Tuesday, September 30, 2014

Three Things Wisconsin Needs to Change to Improve Our Elections

By Cal Potter

I read with interest the first in a series of articles in some Gannett papers aimed at describing political changes in our state. As one who served in the legislature for a number of years, and has been a political activist since the 1960's, let me suggest several major subjects for inclusion in that series.

The first of these recommended items is the major political "coup" that has occurred in this state and nation in recent years which is gerrymandered safe legislative districts. This well-orchestrated and financed takeover goes to the heart of the power of the extreme right, and the reality of creating today's non-responsive and non-working government. Here in Wisconsin, in several decades prior to 2010, the federal courts did a reasonable job of drawing legislative districts, necessitated by a party divided government.

All that has changed.

The unpopularity of Congress and many politicians today does not seem to influence those in office, because the reality is that public opinion doesn't matter; legislative districts are mostly non-competitive and officeholders are now largely bought and paid for by big special interest campaign contributions, and then become lapdogs for interest-group agendas.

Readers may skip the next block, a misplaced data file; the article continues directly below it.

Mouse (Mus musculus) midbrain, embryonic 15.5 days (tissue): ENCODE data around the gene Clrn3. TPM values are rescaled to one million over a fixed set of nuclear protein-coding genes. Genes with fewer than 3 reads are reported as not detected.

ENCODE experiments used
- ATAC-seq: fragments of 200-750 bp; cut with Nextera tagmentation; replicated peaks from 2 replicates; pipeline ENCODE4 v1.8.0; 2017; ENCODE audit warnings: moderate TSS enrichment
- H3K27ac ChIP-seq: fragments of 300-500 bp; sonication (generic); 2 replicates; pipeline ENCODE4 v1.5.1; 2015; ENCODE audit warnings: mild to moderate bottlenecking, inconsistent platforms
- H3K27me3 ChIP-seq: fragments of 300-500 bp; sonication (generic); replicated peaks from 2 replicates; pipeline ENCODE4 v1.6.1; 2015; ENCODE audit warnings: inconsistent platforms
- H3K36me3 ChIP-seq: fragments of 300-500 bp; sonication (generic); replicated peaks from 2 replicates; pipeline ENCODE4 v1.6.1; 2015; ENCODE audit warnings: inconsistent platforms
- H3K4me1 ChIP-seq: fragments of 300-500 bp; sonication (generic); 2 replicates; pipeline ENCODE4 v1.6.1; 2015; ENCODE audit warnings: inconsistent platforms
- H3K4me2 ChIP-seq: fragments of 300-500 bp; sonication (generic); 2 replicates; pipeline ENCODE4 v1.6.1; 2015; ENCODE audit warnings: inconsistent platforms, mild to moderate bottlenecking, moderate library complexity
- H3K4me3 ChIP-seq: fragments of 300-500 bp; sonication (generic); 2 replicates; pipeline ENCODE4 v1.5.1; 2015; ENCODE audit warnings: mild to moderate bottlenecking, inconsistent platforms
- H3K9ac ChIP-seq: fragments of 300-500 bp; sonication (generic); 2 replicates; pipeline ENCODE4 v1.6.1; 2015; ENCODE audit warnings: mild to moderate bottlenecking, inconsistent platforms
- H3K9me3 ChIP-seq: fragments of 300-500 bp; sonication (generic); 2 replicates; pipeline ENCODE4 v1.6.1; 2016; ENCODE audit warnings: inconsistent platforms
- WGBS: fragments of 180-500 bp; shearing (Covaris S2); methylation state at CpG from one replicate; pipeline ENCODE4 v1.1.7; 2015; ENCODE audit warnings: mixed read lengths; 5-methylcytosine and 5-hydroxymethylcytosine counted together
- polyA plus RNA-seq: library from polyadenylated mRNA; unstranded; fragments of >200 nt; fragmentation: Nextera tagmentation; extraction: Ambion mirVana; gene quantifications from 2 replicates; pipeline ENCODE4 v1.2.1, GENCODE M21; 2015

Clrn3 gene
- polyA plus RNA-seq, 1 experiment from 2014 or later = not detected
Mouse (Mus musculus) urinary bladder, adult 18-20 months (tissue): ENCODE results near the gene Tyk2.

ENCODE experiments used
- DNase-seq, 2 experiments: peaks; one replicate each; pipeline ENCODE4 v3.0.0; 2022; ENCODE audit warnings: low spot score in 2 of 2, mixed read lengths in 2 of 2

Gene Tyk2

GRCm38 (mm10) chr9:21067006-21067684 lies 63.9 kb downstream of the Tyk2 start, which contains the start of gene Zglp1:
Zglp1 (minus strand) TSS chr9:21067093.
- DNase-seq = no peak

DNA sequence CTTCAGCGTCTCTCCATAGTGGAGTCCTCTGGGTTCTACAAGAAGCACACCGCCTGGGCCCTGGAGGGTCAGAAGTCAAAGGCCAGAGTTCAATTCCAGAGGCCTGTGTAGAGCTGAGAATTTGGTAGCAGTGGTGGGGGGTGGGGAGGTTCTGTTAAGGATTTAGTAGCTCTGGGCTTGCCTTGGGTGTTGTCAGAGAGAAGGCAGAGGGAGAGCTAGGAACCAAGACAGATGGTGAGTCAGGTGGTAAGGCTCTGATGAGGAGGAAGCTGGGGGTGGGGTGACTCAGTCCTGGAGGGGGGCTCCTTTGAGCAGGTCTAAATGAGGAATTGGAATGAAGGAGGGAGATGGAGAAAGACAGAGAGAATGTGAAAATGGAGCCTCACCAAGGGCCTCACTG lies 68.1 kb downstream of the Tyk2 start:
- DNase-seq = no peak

The second point that needs to be mentioned when analyzing political changes is the Citizens United decision, allowing a few affluent interests to literally buy elections. Issues considered by legislative bodies and what statements emanate from politicians today are determined by this funding system.

Thirdly, the dominance of one-issue voters today makes campaigning very difficult for challengers who see the many problems facing our pluralistic society, and are sincere in wishing to see them addressed. Guns, abortion, etc. single-issues voters are pandered to, and when added together, too often found in the victor's vote column. There is little hope for an educated, thoughtful, and intelligent candidate to compete in the world of the above mentioned. You need not look any farther than the Harris/Grothmann race for an example.

I mention the above as important influences because they determine why candidates do what they do, and how elections turn out. Too few voters and media persons ever mention the above as important, when in fact little else matters if the above tragedies are not changed.

Calvin Potter, of Sheboygan Falls, served in the Wisconsin Assembly from 1975 to 1991 and in the Wisconsin State Senate from 1991 to 1999. He currently serves on the Common Cause in Wisconsin State Governing Board.

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